Russian opposition remembers violent anti-Putin protest
Scores of Russians led by opposition figurehead Alexei Navalny were expected Monday to take to the streets to mark the first anniversary of a major protest that led to mass arrests and the onset of Vladimir Putin's crackdown on the protest movement.
The rally marks the chaotic May 6, 2012, protest on the eve of Putin's inauguration for a historic third presidential term that resulted in more than 400 arrests after scuffles with riot police.
The opposition also hopes the rally will breathe new life into the sputtering protest movement following what observers say is the toughest crackdown on dissenters of Putin's 13 years in power.
More than two dozen people now face jail over their involvement in last year's rally, which like Monday's protest took place at Bolotnaya Square just over the Moscow river from the Kremlin walls.
One activist was already jailed for four and a half years for purportedly using violence in the 2012 rally, while another was sentenced for two-and-a-half years.
Anti-corruption crusader Navalny, who faces up to 10 years in prison on charges of embezzling half a million dollars in a timber deal, said Russians should not remain indifferent to their plight as well as the future of the country.
"Life is always about the struggle of good and evil," Navalny, the most charismatic of the opposition's leading figures, wrote in a blog post, adding: "And about the imminent victory of good in the end."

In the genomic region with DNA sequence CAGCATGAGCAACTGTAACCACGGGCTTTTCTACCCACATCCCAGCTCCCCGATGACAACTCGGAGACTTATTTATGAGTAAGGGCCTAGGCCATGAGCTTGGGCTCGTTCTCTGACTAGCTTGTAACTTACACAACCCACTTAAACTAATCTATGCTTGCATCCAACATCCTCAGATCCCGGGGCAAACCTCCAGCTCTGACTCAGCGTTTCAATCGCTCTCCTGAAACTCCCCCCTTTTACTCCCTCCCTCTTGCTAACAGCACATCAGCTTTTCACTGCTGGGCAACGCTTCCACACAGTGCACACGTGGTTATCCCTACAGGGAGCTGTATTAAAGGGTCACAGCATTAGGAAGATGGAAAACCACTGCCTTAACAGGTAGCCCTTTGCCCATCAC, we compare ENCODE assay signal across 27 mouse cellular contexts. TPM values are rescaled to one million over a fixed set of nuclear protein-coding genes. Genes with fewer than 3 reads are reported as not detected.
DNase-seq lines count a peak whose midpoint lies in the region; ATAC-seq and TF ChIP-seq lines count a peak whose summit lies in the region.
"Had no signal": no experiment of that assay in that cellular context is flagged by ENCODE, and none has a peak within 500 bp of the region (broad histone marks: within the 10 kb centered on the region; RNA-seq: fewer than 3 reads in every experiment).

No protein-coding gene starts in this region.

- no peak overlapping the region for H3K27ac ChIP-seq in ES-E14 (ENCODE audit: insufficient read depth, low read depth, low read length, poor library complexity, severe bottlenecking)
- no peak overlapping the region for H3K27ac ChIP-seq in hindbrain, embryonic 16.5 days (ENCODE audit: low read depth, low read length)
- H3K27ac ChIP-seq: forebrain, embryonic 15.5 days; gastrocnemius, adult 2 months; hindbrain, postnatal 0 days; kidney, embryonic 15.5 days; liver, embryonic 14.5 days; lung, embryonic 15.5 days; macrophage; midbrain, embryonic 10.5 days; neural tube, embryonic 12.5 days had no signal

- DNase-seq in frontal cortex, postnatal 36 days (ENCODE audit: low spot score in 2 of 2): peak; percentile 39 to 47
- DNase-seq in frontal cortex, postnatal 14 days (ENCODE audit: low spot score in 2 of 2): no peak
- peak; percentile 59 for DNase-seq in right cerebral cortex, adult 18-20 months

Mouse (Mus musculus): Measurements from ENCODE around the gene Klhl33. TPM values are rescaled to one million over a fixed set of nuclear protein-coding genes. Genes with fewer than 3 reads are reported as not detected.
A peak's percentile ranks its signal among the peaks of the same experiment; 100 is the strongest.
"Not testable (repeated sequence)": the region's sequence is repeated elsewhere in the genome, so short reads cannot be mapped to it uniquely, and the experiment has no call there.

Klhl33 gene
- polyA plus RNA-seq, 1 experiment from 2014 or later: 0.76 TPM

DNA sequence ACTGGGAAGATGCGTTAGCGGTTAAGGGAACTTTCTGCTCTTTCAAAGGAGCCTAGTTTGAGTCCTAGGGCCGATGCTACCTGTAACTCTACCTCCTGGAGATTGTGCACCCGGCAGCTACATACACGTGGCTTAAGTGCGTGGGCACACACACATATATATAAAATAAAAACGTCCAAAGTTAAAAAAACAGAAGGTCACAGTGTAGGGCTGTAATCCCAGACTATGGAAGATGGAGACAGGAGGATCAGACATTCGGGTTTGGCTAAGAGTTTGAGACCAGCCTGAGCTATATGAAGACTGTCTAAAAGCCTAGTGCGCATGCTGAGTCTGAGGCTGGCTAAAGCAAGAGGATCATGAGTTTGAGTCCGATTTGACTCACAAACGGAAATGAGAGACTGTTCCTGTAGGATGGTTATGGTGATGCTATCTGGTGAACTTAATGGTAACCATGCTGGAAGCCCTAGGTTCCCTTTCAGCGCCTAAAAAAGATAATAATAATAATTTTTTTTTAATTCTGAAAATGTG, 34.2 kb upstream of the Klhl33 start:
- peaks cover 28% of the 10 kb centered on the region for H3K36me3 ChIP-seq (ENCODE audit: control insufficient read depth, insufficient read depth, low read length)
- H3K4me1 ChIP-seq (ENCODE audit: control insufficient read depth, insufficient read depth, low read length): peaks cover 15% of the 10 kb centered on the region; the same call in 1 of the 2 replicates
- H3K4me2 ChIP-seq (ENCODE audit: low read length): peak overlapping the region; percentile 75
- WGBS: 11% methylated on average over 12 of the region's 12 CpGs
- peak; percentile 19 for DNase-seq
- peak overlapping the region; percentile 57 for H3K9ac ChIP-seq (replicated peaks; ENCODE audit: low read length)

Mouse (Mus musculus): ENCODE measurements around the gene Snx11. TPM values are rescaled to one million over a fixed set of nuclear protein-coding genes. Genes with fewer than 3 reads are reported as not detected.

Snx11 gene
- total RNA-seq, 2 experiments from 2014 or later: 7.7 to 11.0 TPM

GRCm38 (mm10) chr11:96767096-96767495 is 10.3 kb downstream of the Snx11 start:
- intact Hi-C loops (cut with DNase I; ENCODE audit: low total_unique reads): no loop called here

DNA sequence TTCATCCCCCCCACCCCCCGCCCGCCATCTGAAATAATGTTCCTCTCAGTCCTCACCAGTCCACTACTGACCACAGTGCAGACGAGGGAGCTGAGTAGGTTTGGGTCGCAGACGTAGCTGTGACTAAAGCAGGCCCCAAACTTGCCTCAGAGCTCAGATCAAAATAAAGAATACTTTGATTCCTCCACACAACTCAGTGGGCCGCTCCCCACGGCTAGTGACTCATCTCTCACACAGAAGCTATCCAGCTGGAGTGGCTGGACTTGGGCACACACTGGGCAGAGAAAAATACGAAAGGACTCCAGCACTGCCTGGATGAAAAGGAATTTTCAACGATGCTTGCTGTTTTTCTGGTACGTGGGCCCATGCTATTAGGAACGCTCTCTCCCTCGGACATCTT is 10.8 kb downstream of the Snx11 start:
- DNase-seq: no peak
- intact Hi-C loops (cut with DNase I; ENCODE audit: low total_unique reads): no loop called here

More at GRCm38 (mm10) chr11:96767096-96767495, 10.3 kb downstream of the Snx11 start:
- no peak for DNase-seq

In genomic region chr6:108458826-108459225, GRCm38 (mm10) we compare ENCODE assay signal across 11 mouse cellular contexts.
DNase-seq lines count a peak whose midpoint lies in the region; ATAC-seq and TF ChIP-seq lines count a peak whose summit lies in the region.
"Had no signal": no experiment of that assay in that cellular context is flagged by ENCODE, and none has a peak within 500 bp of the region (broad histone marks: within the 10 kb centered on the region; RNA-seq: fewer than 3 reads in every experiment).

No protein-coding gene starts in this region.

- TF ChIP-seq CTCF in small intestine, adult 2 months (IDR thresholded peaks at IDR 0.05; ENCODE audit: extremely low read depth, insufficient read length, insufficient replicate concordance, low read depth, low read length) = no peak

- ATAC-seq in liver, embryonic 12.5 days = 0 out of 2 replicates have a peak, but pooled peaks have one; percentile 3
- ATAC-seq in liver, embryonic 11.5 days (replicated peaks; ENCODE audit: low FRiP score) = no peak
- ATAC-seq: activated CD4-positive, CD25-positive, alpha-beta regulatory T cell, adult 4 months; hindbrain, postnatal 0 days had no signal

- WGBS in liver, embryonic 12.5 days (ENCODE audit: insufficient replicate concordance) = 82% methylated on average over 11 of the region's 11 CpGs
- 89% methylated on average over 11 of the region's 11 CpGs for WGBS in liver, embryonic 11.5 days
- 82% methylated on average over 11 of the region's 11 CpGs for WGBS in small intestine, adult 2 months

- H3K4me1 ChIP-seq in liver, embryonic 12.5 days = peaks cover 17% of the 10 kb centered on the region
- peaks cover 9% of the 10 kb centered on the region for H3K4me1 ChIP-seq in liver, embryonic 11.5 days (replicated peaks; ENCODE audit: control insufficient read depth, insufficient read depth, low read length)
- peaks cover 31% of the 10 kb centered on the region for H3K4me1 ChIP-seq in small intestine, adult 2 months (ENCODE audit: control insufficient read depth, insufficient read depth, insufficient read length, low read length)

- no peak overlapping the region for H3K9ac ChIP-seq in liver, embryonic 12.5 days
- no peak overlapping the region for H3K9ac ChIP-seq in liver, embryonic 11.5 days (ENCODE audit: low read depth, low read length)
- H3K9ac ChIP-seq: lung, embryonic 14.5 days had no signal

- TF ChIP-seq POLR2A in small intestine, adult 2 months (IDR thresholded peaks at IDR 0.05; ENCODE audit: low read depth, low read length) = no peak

Pro-opposition writer Boris Akunin, one of Russia's most beloved novelists, said the new rally at Bolotnaya Square was the "last chance" for Russians to show the Kremlin they did not agree with its policies.
"If few people people come to Bolotnaya on May 6, then the regime will see it as carte blanche from society: 'Put in prison whoever you want, we are not against it'," he wrote in his blog.
The organisers got the green light from the authorities to gather up to 30,000 for a rally from 1500 GMT to 1730 GMT.
Prosecutors warned the opposition against any provocations including any attempts to hold a march through the city in addition to the rally, while police said it would deploy 5,000 personnel to oversee the event.
A worker was earlier in the day crushed to death by acoustic equipment as he was helping to erect the stage for the rally, sparking fears that the authorities may use the tragedy to ban the event.
"This situation for us is absolutely unexpected and tragic," one of the organisers, Alexander Ryklin, said on Echo of Moscow radio.
Opposition activists however said that the rally would go ahead as planned.
The US embassy in Moscow called on US nationals to stay away from the protest, saying: "The potential for confrontation cannot be ruled out."
Around 1,000 people marked the anniversary of last year's protest with a smaller rally on Sunday.
Putin spent the last year reasserting his authority through tough legislation which requires NGOs receiving foreign aid to register as "foreign agents," expands the definition of treason and introduces steep fines for misdemeanours at rallies.
Also Monday, the justice ministry said it was putting on ice the registration of several political parties including the Popular Alliance, a liberal party backed by Navalny.
© 2013 AFP